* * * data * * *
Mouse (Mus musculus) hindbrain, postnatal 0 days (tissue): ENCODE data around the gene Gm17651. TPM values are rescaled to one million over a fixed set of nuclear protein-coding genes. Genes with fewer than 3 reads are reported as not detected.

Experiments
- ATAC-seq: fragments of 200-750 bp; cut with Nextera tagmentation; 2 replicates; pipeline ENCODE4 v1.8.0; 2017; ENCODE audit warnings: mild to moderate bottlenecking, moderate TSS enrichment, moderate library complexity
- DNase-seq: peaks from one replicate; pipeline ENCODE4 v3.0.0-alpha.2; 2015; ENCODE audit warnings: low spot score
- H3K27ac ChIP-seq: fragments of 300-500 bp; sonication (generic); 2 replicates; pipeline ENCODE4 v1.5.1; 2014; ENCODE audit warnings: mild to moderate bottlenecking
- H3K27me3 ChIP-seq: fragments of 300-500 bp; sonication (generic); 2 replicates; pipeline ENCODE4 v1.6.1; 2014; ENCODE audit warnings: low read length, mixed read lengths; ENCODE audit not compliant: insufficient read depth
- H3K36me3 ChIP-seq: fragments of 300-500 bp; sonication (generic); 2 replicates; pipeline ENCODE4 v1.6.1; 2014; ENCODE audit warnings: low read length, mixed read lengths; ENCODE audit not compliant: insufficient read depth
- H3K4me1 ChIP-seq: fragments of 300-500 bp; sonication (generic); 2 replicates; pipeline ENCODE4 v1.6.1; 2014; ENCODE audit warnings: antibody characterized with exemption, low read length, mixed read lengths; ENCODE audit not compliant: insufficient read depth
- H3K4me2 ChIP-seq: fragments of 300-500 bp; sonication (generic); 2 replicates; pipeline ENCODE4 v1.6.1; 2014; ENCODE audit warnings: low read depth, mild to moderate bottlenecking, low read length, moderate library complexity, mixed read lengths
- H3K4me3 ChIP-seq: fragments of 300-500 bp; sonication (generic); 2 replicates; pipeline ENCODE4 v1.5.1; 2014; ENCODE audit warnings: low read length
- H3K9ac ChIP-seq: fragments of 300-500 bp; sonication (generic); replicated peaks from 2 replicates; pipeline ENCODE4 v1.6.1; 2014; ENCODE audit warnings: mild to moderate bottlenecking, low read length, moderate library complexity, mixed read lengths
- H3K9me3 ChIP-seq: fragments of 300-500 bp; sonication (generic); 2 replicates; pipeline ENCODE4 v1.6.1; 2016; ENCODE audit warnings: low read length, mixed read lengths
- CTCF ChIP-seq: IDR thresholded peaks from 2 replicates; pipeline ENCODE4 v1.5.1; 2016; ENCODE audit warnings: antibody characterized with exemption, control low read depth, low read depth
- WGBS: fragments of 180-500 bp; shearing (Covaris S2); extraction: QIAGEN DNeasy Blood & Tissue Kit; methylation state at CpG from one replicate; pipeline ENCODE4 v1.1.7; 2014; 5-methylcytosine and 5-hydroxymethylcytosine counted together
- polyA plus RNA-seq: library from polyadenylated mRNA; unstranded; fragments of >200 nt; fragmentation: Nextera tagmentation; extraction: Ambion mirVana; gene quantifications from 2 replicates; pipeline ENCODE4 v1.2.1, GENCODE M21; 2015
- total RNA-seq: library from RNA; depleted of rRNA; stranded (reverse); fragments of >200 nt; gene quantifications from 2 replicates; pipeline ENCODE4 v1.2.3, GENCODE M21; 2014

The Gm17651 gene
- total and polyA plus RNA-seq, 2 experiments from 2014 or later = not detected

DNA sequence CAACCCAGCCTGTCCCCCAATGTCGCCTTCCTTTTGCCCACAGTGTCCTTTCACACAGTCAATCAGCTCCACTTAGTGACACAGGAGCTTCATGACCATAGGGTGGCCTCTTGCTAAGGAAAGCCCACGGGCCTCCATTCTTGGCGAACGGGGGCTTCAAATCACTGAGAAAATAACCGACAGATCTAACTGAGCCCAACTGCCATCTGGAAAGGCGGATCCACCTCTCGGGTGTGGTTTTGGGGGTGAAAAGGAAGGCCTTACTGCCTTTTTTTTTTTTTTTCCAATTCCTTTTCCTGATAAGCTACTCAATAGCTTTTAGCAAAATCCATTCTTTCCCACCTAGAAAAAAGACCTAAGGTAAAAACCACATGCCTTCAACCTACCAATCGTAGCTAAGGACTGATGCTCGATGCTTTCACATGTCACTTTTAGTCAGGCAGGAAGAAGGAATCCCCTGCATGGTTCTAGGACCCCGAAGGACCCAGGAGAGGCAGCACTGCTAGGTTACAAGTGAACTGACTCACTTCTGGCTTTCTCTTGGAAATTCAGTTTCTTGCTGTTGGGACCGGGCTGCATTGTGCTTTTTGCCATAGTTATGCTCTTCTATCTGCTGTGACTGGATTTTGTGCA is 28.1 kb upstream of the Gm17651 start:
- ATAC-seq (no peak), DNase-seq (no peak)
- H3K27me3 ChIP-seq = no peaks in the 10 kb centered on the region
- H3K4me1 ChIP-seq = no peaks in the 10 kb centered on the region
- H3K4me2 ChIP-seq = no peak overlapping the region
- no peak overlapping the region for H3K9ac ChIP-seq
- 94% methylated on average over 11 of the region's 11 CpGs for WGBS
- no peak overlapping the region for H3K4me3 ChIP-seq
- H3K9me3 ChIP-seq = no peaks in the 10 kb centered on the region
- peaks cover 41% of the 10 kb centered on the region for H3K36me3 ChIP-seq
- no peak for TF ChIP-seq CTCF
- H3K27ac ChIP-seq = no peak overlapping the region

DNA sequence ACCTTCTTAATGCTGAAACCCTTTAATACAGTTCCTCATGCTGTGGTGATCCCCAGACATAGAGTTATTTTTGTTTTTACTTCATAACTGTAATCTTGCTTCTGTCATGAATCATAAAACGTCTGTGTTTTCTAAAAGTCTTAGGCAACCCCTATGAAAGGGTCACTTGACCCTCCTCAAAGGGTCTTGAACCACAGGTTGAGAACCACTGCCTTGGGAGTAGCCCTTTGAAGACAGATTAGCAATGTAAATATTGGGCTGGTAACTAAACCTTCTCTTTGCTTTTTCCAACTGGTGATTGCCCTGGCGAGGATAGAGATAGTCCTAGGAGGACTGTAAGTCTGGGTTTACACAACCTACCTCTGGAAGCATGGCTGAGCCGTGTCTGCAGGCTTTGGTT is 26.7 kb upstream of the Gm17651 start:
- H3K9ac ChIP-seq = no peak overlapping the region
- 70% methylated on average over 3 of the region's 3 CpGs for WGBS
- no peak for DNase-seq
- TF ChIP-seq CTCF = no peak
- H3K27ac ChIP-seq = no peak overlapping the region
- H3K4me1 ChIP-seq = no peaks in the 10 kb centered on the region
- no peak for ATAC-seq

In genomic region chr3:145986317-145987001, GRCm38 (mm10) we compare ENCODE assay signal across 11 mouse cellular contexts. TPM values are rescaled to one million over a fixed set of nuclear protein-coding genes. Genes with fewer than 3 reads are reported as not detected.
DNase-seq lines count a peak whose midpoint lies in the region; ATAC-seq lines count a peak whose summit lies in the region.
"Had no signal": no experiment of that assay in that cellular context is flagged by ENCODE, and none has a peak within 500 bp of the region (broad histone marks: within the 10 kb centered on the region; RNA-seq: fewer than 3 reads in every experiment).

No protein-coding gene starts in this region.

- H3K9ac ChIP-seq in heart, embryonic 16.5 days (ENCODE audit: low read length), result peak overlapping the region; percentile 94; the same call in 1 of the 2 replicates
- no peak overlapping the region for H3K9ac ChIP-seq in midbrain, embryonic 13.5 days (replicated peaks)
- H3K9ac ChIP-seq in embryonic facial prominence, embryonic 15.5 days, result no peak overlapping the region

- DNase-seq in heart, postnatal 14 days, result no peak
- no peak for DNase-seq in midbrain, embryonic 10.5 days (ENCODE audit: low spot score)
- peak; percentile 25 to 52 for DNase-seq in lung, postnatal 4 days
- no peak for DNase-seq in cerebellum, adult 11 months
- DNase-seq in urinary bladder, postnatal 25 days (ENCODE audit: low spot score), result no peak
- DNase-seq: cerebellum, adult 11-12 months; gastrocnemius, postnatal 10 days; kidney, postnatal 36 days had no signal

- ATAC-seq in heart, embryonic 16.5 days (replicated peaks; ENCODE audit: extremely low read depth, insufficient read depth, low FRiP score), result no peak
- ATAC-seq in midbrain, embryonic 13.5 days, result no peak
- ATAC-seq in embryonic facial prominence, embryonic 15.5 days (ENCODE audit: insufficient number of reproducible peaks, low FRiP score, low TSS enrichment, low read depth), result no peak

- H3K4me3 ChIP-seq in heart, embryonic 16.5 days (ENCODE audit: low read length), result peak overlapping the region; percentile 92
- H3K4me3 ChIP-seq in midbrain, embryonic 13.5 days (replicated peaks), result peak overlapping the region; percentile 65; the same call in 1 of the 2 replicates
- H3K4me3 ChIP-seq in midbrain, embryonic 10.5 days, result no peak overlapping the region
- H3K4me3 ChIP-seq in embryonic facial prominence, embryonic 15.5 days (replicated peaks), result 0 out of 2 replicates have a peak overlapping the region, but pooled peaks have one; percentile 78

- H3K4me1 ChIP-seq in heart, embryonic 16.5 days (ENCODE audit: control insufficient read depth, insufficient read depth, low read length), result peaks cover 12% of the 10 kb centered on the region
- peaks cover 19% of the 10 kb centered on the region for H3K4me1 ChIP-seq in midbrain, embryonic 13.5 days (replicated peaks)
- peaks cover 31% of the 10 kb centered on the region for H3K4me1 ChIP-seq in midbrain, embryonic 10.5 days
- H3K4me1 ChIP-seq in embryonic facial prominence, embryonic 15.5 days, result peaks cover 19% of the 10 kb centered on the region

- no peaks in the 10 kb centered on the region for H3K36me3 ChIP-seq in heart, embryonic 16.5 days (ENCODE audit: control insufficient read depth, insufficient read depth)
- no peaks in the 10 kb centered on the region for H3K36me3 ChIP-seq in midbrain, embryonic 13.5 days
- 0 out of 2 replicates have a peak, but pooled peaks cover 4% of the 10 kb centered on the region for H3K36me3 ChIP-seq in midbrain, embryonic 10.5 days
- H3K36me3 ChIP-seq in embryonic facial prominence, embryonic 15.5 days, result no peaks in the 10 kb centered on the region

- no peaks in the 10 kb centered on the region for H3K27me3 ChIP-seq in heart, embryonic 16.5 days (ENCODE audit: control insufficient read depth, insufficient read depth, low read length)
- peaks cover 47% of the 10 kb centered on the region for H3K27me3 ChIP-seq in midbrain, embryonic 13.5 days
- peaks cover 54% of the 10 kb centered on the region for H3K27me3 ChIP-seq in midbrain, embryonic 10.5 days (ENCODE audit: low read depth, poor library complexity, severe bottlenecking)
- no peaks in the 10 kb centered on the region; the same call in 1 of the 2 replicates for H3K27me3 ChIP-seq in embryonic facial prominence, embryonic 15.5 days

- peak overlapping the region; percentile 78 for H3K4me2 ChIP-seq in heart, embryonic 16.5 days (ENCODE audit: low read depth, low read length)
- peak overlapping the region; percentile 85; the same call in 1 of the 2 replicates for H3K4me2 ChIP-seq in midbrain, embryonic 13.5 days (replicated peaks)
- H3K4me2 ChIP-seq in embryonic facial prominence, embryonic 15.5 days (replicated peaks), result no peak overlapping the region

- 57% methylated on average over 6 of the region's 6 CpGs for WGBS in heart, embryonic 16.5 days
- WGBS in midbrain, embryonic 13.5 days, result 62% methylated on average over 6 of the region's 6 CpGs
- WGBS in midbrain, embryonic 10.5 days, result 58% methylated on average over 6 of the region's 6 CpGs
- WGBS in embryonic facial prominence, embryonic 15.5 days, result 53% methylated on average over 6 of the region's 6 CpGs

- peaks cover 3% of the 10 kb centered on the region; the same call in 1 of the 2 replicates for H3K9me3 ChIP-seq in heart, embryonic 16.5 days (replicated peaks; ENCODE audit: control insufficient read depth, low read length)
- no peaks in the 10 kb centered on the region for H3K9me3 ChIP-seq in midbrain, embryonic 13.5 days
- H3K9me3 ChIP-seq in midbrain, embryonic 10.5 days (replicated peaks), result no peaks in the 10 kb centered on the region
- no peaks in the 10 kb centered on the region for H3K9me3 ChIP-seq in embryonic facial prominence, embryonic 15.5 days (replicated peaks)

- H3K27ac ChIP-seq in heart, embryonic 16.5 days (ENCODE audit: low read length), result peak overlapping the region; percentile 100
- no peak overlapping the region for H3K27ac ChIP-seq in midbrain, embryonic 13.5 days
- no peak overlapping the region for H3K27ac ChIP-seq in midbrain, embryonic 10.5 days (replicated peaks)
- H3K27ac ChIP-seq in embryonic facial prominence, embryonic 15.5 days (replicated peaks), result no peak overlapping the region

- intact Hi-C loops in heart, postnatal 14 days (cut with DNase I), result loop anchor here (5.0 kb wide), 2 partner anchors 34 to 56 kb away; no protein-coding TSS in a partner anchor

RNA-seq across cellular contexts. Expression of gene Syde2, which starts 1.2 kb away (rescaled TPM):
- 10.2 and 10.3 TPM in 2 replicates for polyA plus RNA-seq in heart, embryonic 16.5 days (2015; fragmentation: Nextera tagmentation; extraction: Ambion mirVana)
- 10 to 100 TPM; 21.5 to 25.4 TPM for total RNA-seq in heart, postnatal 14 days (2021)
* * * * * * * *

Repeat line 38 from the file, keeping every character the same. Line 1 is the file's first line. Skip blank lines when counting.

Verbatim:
- no peak for ATAC-seq